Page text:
2022 Kaysha’s Choice

Collecting Cash at the Phallic Factory

Valerie Nies


It’s the summer before my sophomore year in college 
and I’m sheathed in blue-collared testosterone eyes 
inside a cement cube. A factory of men 
who smell like cigarettes, toxic citrus 
GOJO hand soap, and no-means-yes. I work 
twelve-hour days on an assembly line in August heat alongside stubbly men 
who think I’m there for them, 

not the 16 bucks an hour I will save 
to pay my living expenses in the fall 
at a state university, where I will write essays 
about Mary Wollstonecraft and her Vindication on the Rights 
of Women to work beside men equally, putting parts 
together for excavation equipment. 
Pistons and heads and seals and shafts 
to build masculine mechanical dinosaurs that bore 
holes in dirt, penetrate 
earth for urban development. 

Men who drive big-wheeled trucks silhouetted 
in window decals of impossibly busty women 
with extreme nipples 
and cartoon hair with ends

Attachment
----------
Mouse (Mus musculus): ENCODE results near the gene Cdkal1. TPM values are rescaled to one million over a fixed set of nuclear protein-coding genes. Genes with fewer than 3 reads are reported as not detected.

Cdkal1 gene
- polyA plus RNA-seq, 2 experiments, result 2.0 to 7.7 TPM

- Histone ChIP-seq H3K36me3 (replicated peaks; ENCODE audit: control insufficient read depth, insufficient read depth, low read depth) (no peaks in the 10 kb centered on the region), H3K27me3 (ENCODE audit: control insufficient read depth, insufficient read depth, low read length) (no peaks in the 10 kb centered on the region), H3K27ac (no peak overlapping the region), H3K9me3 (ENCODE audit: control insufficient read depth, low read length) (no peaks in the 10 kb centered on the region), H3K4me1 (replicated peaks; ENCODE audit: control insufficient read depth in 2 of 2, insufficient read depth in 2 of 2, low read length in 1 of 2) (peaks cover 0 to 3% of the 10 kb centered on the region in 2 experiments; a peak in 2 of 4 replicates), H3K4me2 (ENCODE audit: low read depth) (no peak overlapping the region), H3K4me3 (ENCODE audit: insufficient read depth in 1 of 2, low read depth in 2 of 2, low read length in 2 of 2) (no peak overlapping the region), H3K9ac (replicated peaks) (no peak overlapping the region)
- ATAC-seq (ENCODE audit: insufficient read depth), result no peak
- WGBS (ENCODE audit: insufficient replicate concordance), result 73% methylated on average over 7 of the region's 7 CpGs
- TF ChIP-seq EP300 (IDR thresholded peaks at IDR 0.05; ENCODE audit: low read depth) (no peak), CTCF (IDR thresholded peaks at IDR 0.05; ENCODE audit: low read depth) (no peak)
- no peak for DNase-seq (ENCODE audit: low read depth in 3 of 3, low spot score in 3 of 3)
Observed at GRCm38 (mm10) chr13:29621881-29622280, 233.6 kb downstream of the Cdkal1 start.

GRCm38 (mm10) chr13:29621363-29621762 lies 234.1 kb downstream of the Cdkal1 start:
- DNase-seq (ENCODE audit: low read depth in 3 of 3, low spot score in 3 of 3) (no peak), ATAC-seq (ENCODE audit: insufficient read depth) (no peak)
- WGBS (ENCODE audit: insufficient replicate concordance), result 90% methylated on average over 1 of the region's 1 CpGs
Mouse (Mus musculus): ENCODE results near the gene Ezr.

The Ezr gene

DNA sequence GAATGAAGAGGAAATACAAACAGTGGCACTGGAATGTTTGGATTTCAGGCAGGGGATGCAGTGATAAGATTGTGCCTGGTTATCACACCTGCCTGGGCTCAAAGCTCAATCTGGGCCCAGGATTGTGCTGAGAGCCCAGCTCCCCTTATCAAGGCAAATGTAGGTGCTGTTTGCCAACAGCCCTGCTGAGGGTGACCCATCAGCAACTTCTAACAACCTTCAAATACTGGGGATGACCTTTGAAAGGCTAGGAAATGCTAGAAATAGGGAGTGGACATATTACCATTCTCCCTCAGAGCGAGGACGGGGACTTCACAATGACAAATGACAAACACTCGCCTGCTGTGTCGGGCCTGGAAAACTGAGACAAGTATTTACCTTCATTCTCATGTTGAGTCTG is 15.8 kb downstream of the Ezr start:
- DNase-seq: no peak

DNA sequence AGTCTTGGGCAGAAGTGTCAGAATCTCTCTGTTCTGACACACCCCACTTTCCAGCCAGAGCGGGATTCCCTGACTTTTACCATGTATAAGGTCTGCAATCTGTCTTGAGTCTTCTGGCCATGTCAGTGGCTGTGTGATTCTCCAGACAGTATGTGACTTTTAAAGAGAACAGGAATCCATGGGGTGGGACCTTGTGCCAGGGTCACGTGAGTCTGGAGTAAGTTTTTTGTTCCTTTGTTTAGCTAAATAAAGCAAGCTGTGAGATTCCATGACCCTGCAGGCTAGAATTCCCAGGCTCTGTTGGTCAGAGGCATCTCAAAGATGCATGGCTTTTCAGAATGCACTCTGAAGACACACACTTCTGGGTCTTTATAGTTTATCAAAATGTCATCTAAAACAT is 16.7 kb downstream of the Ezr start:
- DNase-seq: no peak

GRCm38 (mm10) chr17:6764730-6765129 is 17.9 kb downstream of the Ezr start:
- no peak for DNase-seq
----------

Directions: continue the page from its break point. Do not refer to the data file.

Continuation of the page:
that never split. 

I hide 
myself in dialogue. Tell the men I love 
Black Sabbath, I love the Sabbath, 
start every sentence with my boyfriend. 
My boyfriend lifts weights at the gym too. 
My boyfriend likes when I wear a ponytail. 
My boyfriend bought me pepper spray. 

A short one chases me with a spray bottle 
to splash water on my chest, like we are in an 
episode of Three’s Company, 
so I hide myself in the baggiest, cotton t-shirts so the men 
will think I am one of them, forget they thought 
I’m here to tempt them from their wives or temper 
their loneliness from the wives who left them. 

Tell them to turn up the volume, 
I love The Cars I say as they drool and watch me
shove rods inside hydraulic cylinders. They fantasize 
I am pushing them into some kind of metal fleshlight. 

Hide myself in kindness and gifts, pull out 
from my Igloo cooler at lunch by the lockers 
confidence and candy: Twizzlers and Kit Kats 
to distract them, like throwing bread at ducks. 
One day, a tall one corners me, 
says he wants to watch me suck on a lollipop, whip licorice with my tongue, 
choke on chocolate. 

And I’d love to say I called HR or 
that I quit my job, but I did neither. 
And I could give you a file cabinet of excuses: 
it was 1999, my dad worked at the same plant, 
I didn’t want to find out whose side he’d take, all 
the women who came before me had it worse, 
I didn’t know I could find mentors in the generation 
after mine, the younger women who would not 
put up with, would not fumble in hot rage, would not 
boys will be boys away their comfort, would not stay silent, 
would not.



Collecting Cash at the Phallic Factory